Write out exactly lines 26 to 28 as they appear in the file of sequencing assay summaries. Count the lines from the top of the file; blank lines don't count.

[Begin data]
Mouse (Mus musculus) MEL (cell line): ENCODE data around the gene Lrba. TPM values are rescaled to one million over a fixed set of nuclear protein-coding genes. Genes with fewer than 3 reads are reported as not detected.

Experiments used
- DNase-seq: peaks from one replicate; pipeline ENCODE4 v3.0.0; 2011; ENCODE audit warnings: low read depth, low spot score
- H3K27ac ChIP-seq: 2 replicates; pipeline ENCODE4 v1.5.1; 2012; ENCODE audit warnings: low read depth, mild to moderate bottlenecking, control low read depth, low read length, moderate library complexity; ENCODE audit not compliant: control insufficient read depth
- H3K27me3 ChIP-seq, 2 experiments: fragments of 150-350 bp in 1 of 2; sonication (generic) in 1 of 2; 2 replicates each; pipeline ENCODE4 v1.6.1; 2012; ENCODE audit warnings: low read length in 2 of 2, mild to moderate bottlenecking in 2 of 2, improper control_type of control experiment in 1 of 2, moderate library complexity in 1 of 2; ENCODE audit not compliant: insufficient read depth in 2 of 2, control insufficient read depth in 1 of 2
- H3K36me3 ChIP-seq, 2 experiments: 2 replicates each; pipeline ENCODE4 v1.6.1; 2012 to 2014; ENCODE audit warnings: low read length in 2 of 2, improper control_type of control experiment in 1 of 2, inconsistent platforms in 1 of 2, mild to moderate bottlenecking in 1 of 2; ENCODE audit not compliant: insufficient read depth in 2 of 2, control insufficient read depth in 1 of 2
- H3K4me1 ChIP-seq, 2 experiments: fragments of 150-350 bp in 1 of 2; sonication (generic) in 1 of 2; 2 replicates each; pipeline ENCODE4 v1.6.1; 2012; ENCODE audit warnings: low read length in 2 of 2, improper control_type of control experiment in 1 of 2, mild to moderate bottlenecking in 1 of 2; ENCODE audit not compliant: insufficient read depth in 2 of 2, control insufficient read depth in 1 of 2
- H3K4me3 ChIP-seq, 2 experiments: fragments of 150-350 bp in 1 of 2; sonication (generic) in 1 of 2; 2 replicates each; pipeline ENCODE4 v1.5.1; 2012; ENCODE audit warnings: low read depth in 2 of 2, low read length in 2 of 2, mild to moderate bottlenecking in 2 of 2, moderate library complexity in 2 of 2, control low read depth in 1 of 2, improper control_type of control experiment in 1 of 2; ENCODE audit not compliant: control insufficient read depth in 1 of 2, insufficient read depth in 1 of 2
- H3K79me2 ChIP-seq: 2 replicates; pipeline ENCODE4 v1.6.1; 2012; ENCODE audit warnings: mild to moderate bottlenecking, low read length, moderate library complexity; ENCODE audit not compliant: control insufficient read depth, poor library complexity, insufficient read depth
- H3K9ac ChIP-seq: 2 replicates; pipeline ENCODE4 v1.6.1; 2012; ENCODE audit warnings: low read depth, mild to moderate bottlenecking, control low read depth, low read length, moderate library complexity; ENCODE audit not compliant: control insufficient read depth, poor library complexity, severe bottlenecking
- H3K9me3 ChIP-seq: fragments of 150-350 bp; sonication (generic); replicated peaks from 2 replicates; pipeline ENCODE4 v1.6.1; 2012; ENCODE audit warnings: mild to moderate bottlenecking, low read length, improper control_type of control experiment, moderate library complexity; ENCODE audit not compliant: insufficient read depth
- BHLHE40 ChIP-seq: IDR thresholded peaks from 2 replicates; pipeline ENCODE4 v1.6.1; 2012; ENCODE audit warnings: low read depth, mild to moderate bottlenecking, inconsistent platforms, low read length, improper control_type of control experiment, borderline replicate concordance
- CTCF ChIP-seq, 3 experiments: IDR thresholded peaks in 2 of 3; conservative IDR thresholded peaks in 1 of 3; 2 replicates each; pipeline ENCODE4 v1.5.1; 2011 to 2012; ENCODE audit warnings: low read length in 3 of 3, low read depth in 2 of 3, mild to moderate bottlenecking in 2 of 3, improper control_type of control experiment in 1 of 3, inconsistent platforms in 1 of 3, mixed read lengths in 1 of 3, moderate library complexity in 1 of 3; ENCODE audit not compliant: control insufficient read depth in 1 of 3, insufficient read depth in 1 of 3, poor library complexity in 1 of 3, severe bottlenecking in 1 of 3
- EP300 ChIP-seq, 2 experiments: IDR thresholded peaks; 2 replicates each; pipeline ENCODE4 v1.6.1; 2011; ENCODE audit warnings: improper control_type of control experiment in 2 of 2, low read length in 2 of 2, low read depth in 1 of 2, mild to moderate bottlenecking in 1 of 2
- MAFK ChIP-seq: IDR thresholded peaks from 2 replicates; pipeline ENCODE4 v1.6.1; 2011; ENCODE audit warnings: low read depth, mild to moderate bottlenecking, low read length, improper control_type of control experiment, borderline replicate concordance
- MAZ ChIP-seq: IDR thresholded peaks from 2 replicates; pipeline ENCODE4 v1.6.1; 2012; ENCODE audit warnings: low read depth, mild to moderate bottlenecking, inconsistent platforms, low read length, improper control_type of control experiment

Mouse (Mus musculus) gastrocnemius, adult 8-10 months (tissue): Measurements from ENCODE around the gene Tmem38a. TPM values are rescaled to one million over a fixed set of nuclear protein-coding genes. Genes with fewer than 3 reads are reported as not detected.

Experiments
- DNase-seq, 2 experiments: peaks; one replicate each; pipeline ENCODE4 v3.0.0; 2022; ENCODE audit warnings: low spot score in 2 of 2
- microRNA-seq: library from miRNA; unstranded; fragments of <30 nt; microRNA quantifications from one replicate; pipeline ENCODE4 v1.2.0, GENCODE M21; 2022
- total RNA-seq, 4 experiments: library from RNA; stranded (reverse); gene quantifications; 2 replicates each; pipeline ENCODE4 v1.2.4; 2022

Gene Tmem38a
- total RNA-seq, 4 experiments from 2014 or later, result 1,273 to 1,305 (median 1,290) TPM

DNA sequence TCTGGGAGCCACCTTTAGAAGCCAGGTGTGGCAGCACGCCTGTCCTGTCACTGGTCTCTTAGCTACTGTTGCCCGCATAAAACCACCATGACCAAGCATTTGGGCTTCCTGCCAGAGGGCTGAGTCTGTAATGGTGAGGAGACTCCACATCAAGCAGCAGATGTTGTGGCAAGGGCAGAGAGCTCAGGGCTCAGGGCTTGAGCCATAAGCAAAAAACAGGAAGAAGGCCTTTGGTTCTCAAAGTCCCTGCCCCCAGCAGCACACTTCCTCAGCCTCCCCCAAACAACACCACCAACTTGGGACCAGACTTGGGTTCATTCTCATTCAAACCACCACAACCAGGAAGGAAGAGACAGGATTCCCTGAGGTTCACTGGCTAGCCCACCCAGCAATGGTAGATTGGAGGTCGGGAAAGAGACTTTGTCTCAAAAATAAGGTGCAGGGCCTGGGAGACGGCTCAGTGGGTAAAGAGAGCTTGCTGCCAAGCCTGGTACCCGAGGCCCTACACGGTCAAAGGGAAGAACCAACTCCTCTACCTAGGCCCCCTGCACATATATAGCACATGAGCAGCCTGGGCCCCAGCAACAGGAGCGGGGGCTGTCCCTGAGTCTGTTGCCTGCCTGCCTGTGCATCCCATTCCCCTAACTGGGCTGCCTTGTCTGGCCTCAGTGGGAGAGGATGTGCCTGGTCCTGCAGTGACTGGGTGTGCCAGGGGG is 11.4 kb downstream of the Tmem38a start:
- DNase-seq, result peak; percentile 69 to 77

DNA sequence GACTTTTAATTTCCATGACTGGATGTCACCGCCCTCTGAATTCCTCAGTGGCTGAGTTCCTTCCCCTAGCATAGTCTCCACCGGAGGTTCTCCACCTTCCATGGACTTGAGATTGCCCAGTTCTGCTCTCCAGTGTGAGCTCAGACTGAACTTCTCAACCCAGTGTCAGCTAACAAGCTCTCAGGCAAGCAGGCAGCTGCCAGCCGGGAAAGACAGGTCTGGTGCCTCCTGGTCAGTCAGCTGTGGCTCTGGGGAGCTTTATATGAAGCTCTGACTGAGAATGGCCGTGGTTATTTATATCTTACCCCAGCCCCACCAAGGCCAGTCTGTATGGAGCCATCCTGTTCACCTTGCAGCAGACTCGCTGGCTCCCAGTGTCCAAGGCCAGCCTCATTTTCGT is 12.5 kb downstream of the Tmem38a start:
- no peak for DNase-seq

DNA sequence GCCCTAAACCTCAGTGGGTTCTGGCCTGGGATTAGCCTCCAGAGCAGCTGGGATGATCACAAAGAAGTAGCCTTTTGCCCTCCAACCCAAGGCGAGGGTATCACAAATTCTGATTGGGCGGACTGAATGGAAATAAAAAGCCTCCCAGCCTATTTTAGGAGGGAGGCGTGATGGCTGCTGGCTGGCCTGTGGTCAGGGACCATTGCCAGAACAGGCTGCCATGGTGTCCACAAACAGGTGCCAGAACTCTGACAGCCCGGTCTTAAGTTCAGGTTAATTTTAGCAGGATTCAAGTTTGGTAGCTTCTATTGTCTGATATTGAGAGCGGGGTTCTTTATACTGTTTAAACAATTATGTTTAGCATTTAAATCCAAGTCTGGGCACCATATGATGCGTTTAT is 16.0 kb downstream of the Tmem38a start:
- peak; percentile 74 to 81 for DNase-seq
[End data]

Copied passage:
DNA sequence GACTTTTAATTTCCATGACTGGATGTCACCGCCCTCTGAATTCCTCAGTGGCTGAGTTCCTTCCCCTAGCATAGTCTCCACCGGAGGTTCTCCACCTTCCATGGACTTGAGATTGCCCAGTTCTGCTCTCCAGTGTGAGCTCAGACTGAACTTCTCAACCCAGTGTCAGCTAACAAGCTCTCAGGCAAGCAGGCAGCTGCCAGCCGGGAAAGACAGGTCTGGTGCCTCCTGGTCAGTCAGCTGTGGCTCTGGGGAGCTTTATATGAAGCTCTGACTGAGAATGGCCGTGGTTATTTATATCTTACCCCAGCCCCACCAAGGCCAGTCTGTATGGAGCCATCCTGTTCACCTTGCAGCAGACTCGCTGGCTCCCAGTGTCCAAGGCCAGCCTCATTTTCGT is 12.5 kb downstream of the Tmem38a start:
- no peak for DNase-seq

DNA sequence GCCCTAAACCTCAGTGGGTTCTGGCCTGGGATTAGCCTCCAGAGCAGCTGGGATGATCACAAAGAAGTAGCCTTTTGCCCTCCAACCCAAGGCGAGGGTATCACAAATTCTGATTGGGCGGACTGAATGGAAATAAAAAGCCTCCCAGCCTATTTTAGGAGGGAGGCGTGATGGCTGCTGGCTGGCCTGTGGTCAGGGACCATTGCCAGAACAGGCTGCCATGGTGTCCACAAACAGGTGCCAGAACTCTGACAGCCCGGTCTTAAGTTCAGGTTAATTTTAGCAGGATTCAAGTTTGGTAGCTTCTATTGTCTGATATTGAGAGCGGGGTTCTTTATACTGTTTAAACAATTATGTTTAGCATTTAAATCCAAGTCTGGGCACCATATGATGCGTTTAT is 16.0 kb downstream of the Tmem38a start: